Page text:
A project submitted from Portugal is among the finalists in a renewable energy competition run by the European Commission.
Online polling ends on June 5th for the EC’s European Prize for Energy and among the nine finalists chosen is a Portuguese project ‘RESocial Innovation.’
The European Energy Awards recognise innovation in energy efficiency and renewable energy and is part of the European Commission’s programme for Sustainable Energy Week.
The Portuguese RESocial Innovation project, developed by Coopérnico - Cooperative Renováveis- Energy, promotes the production of energy in social welfare institutions by photovoltaic solar panels.
After being selected for the shortlist, it is time for the public to vote online at http://eusew.eu/awards-public-vote to determine the winners which will be announced on June 14th.
In addition to voting for the energy prize-winner, citizens and organizations are invited to participate in Sustainable Energy Week in June, details of which are at www.eusew.eu
There also is a conference from 13th to 17th of June in Brussels that will bring together public authorities, energy-related bodies, researchers, non-governmental organisations, businesses and consumers to share good practice and good ideas on safe, clean and efficient energy.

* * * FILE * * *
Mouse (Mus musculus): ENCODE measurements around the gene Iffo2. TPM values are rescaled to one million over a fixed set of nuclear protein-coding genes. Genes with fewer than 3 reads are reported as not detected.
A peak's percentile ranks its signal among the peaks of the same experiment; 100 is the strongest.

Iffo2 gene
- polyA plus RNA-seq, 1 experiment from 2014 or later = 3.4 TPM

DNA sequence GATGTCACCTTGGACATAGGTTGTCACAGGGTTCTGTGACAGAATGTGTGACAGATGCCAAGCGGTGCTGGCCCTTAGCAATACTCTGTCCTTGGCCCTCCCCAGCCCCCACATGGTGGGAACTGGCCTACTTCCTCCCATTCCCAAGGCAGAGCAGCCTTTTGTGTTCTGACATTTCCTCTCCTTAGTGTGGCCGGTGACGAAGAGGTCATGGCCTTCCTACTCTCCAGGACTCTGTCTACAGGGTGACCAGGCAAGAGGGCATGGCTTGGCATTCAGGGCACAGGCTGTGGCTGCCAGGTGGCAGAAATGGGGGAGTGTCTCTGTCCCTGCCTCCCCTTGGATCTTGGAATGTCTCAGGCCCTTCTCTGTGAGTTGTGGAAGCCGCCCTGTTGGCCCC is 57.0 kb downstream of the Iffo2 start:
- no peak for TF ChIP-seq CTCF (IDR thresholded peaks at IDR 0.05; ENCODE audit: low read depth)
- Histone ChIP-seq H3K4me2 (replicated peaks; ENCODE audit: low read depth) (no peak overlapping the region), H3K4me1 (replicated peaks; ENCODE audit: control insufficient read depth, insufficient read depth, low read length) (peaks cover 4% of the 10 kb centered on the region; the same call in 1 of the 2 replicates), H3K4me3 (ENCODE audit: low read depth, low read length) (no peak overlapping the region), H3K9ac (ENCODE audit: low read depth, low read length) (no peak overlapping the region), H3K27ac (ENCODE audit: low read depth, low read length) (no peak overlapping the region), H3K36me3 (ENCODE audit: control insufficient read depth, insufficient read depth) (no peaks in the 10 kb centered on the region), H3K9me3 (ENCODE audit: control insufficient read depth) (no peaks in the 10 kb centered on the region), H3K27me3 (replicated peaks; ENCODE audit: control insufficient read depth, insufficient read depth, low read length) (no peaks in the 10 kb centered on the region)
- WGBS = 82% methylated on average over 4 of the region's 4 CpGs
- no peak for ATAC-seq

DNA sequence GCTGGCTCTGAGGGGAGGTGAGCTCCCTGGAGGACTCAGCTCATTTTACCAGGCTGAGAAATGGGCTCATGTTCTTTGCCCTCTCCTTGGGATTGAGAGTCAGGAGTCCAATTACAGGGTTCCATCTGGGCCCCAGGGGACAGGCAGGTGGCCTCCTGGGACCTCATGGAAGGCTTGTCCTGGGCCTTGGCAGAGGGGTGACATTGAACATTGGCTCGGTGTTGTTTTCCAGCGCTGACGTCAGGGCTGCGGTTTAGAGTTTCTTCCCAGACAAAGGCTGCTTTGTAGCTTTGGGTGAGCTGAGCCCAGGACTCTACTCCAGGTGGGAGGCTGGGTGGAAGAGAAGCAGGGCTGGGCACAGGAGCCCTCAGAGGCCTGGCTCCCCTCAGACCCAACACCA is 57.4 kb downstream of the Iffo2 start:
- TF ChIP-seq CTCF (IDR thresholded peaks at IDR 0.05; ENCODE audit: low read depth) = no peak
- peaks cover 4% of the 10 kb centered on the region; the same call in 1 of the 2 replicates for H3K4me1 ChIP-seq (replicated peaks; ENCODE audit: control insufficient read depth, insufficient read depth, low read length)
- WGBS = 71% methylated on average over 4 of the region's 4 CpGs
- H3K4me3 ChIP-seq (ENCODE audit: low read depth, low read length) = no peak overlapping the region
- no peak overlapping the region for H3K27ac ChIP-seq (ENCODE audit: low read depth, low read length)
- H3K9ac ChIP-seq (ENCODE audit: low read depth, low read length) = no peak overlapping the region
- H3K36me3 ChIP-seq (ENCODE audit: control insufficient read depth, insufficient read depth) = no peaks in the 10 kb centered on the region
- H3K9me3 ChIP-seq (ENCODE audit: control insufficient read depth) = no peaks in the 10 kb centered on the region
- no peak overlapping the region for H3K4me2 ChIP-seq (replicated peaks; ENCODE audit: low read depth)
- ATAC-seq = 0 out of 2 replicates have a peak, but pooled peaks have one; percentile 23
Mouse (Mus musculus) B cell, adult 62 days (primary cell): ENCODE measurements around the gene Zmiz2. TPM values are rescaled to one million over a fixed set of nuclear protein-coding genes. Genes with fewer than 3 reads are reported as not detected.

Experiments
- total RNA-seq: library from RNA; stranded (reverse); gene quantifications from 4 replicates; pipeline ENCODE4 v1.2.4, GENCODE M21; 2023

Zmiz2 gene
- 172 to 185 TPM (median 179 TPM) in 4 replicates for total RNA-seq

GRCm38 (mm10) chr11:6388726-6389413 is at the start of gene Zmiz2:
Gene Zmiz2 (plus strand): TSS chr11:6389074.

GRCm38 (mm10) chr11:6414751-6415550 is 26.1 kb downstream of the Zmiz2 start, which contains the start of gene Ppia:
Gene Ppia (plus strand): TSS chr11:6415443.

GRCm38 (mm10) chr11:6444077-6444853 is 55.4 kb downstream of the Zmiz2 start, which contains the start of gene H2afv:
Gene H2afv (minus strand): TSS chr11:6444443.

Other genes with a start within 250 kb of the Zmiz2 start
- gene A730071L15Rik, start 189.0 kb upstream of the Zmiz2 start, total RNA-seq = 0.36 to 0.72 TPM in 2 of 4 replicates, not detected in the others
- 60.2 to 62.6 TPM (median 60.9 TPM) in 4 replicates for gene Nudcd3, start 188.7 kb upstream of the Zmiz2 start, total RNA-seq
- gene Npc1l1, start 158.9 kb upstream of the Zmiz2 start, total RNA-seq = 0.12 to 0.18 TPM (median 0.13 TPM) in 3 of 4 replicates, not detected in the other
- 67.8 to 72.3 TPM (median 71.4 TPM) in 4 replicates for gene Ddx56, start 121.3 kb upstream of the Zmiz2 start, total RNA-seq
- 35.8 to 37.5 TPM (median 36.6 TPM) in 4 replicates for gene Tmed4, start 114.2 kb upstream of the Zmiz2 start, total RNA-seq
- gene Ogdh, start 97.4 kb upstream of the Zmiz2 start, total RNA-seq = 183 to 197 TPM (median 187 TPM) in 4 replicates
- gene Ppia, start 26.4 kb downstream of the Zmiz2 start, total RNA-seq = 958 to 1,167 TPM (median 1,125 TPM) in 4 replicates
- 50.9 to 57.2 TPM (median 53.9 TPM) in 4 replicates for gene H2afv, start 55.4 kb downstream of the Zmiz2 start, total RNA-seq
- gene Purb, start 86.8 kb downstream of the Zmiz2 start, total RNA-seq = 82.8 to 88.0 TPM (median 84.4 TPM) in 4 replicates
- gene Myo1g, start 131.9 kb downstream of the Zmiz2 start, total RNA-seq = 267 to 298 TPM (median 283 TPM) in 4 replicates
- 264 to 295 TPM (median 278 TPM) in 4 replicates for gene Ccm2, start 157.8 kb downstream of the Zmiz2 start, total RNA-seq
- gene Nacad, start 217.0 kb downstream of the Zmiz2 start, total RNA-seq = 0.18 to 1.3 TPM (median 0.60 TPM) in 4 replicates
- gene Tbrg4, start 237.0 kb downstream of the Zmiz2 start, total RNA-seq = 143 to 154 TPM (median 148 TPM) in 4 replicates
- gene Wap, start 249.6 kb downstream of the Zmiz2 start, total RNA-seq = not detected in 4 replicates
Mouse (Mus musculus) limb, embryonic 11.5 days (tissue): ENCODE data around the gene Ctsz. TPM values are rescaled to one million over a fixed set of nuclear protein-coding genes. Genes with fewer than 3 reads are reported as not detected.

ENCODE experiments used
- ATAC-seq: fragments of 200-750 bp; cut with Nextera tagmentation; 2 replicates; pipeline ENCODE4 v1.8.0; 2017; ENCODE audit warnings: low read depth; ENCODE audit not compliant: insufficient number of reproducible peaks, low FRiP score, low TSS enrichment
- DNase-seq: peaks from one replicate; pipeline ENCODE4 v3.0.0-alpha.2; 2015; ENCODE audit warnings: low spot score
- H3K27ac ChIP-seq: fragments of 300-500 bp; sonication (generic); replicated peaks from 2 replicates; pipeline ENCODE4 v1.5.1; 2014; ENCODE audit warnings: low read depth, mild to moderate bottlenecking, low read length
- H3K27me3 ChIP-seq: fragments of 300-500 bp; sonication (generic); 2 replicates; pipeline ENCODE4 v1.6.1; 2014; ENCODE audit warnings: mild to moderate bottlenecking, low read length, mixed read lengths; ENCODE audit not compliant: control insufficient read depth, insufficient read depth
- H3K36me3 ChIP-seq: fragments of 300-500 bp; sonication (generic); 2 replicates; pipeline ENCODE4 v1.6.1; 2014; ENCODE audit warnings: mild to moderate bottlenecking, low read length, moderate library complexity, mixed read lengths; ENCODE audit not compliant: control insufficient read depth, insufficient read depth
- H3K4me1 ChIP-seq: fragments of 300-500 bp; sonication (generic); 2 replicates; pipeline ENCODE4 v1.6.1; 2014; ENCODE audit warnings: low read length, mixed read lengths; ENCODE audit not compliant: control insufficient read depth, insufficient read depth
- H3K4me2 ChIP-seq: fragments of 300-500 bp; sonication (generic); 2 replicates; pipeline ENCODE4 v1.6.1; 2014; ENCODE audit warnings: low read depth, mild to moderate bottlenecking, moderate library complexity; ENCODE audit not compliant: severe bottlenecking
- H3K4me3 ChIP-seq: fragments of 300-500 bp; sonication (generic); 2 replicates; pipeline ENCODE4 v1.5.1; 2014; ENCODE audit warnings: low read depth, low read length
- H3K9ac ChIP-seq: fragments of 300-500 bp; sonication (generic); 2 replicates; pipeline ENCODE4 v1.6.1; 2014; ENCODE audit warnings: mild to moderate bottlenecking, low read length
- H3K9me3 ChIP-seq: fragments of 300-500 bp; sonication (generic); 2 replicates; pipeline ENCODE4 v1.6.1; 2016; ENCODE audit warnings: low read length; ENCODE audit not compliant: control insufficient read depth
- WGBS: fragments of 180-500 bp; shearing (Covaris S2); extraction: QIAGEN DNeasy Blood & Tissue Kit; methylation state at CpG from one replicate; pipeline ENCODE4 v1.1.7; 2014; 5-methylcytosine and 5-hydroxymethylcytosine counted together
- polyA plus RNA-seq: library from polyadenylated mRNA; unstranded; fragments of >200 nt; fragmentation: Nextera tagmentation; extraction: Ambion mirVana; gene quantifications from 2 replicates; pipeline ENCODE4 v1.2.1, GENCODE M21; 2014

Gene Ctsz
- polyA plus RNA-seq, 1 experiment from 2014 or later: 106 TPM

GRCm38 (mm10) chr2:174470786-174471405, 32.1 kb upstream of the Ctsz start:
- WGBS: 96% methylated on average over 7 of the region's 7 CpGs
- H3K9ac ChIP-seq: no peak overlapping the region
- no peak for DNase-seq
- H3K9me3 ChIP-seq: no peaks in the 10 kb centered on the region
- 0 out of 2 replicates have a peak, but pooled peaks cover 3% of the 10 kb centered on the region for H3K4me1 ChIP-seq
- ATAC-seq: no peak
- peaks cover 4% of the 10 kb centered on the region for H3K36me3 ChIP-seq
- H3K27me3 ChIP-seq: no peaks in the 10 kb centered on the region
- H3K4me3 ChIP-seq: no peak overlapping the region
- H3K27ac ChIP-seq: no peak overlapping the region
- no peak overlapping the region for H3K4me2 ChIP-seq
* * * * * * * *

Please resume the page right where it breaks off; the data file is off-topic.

The reform and reorganisation of Europe’s energy policy is one of Commission leader Jean-Claude Juncker’s mandate priorities yet his acceptance of the Portuguese government's un-green committment to turn the country into an oil and gas production zone begs questions as to the powers of the European Commission when faced with anything more complicated than a tri-lingual lunch menu.
According to Juncker, "we must strengthen the share of renewable energy in our continent and conduct a responsible policy to combat climate change making the EU the world leader in renewable energy,” with Portugal ideally positioned to lead the way but instead watching almost helplessly while its government pushes for an oil-based economy having signed away potential royalty revenue streams in a series of highly suspicious one-sided contracts.
Anti-hydrocarbon pressure groups have been active in the Algarve region and aim, along with the region's mayors and business associations, to challenge in court the oil and gas exploration and production licences awarded with no regard for the public good, both financial and environmental.
The European Commission's lack of involvement in reviewing and questioning Portugal's oil concession contracts is at odds with its stated aim to turn the continent into a paradise of renewable energy production.
There is a video presentation of the RESocial Innovation project at: